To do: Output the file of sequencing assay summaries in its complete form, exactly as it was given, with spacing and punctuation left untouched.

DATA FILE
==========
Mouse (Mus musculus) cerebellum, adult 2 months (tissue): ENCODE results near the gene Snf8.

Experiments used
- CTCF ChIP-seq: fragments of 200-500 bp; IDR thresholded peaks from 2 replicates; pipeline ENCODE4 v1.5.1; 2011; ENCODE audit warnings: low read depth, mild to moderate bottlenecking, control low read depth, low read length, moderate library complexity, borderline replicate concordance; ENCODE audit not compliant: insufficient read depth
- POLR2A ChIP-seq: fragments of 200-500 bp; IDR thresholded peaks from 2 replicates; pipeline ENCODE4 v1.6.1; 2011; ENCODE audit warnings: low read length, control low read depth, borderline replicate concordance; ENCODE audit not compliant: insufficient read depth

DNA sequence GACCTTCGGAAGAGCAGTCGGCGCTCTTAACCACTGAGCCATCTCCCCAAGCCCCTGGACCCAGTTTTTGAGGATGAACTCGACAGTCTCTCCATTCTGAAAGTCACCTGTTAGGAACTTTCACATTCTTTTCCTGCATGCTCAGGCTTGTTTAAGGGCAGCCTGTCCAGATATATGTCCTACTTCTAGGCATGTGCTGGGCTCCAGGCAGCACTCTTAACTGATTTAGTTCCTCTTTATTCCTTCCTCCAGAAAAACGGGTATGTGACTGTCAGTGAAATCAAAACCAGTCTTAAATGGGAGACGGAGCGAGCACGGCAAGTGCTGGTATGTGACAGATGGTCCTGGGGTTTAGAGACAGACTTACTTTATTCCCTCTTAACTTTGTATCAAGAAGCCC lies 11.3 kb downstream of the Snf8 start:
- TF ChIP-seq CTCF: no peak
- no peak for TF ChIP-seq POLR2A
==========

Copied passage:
Mouse (Mus musculus) cerebellum, adult 2 months (tissue): ENCODE results near the gene Snf8.

Experiments used
- CTCF ChIP-seq: fragments of 200-500 bp; IDR thresholded peaks from 2 replicates; pipeline ENCODE4 v1.5.1; 2011; ENCODE audit warnings: low read depth, mild to moderate bottlenecking, control low read depth, low read length, moderate library complexity, borderline replicate concordance; ENCODE audit not compliant: insufficient read depth
- POLR2A ChIP-seq: fragments of 200-500 bp; IDR thresholded peaks from 2 replicates; pipeline ENCODE4 v1.6.1; 2011; ENCODE audit warnings: low read length, control low read depth, borderline replicate concordance; ENCODE audit not compliant: insufficient read depth

DNA sequence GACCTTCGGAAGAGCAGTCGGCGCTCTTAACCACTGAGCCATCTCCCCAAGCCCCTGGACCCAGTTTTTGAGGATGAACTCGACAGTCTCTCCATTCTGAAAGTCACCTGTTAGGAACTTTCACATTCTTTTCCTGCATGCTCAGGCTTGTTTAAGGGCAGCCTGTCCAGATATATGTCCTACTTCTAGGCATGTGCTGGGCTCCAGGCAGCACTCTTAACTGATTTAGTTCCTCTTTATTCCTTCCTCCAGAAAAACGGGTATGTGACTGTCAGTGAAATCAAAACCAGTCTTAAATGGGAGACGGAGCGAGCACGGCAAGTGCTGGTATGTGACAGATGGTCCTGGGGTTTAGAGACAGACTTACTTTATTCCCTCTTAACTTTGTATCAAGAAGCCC lies 11.3 kb downstream of the Snf8 start:
- TF ChIP-seq CTCF: no peak
- no peak for TF ChIP-seq POLR2A